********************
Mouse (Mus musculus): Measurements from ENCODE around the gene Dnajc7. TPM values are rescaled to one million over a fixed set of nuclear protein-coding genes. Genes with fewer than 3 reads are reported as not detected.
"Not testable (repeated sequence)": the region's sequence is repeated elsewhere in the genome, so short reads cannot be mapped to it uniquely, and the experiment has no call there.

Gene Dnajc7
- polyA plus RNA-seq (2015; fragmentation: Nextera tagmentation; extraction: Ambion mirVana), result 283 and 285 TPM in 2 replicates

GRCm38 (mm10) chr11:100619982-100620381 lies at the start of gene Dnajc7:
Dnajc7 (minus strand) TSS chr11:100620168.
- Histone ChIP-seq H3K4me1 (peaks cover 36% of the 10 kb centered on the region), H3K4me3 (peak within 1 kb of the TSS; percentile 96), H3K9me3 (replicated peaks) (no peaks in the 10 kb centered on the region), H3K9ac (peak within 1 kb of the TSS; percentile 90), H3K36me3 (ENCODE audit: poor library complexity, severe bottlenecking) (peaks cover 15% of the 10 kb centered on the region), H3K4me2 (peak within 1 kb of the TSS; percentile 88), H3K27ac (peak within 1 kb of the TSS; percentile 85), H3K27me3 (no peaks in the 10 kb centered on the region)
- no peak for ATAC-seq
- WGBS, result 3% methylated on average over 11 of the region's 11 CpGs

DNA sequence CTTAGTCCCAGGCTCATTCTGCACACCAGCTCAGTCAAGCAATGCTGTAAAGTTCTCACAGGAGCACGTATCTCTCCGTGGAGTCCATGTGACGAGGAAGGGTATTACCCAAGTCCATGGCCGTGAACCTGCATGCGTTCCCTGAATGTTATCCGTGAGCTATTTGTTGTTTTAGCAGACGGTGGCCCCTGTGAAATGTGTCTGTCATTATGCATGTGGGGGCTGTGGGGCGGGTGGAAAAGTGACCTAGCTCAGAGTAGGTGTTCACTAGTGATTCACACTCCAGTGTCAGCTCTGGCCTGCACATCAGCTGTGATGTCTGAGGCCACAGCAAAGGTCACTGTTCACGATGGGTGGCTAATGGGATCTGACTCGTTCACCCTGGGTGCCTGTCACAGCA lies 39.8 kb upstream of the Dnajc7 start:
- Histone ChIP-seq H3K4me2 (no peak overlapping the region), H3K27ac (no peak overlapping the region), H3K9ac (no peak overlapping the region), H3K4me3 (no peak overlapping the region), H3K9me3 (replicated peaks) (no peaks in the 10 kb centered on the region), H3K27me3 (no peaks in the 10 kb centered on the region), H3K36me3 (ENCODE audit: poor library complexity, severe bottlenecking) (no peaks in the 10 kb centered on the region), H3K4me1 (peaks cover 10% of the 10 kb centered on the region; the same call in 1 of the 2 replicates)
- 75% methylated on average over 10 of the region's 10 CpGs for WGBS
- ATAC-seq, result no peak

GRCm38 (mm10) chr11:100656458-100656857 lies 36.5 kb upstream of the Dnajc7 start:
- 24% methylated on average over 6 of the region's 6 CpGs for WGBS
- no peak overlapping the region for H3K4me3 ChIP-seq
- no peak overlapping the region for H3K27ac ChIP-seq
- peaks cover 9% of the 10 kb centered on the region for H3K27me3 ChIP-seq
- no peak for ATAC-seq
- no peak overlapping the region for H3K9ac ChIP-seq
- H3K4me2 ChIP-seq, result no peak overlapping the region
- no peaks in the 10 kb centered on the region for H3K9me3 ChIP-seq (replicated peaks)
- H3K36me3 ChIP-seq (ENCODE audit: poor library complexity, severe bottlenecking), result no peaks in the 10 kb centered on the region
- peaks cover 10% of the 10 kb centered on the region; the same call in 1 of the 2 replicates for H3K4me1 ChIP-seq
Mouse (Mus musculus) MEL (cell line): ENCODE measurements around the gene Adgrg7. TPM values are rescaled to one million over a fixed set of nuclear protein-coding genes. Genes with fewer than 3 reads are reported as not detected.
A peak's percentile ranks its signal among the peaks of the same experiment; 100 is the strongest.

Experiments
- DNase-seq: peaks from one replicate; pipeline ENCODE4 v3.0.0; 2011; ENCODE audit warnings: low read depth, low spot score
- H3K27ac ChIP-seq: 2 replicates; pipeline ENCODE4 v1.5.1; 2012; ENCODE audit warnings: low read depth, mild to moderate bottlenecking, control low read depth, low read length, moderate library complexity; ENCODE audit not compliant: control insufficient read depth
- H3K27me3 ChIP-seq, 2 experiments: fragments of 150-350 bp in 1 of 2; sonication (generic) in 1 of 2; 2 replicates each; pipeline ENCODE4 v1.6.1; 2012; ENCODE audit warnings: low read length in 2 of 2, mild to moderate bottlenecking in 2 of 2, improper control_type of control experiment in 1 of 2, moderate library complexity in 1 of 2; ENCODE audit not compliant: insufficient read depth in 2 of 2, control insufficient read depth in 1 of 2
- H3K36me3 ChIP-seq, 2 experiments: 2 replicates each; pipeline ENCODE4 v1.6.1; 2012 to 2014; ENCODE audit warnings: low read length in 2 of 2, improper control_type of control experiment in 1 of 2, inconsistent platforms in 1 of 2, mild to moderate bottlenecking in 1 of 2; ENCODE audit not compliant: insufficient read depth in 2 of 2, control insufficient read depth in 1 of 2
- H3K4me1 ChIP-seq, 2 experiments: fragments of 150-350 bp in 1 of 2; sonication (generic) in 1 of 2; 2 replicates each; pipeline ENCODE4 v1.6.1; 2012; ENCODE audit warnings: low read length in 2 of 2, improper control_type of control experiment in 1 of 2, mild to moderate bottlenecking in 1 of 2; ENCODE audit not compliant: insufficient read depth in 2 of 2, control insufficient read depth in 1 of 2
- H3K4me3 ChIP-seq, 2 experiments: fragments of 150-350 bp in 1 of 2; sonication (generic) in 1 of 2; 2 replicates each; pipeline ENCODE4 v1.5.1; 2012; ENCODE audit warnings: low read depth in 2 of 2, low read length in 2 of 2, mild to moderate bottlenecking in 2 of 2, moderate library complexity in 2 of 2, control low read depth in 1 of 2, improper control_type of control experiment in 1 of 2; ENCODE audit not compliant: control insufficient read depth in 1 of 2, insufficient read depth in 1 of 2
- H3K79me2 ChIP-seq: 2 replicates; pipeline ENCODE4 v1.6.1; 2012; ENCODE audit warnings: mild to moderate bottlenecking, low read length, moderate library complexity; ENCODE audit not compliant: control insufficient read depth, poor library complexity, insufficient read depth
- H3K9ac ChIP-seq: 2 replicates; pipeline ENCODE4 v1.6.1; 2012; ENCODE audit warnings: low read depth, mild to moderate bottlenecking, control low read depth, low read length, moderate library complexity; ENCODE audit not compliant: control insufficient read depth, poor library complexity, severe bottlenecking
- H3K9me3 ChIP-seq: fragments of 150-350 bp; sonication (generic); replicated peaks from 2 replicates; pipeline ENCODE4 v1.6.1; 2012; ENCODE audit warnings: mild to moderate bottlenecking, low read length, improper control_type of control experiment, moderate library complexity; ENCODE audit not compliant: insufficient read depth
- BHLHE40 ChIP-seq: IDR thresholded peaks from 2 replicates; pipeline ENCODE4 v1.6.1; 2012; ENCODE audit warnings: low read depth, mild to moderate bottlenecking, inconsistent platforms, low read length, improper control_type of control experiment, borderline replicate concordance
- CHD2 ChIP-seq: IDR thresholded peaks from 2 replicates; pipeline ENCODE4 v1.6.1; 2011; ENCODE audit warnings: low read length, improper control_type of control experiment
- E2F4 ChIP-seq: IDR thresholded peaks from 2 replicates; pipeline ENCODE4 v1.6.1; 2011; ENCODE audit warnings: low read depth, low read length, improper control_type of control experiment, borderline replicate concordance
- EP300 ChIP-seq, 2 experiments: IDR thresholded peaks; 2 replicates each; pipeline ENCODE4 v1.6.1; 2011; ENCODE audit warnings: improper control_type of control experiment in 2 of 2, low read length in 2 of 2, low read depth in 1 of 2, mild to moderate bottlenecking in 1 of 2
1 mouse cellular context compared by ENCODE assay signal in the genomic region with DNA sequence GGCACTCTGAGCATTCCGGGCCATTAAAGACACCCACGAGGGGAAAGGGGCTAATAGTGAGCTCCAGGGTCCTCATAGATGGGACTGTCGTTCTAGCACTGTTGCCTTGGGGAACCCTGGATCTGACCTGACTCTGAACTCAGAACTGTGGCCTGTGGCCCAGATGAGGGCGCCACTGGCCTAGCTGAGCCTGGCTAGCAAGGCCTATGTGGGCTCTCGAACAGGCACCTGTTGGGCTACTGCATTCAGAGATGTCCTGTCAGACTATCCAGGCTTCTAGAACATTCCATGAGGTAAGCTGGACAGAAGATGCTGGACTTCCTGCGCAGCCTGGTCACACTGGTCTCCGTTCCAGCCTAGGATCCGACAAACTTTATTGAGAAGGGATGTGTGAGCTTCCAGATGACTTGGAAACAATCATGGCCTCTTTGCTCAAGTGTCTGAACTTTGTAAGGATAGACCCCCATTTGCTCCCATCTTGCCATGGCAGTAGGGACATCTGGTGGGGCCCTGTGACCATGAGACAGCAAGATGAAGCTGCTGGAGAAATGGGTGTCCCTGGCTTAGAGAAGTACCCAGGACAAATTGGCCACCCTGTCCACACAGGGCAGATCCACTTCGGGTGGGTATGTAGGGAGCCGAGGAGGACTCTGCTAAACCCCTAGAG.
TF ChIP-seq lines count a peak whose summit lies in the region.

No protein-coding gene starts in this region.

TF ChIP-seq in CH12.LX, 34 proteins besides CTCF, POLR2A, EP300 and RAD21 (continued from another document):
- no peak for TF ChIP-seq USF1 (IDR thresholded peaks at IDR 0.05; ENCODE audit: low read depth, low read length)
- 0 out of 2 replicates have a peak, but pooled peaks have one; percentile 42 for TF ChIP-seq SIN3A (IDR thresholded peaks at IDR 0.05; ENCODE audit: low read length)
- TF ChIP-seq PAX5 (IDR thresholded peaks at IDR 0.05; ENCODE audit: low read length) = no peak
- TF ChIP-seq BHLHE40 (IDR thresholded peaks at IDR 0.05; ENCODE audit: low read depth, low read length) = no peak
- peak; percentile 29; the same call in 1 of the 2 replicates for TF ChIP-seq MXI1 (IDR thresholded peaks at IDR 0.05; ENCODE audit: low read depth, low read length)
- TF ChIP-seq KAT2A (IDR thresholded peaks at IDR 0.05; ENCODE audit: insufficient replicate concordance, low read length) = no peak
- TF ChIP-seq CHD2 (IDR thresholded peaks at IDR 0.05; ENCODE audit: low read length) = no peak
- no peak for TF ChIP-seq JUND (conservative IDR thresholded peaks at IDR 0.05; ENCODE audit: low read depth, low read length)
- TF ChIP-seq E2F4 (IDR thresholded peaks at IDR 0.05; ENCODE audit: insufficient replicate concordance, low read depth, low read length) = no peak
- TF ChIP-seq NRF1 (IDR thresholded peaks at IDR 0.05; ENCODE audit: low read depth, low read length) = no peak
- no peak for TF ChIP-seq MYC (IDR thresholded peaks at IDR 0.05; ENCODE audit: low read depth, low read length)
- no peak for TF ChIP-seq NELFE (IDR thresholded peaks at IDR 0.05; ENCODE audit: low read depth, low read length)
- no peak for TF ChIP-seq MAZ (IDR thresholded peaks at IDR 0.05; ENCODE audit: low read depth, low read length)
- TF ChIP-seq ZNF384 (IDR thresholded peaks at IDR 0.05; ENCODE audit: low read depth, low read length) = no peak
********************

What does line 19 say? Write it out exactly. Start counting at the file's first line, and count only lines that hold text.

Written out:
- no peak for ATAC-seq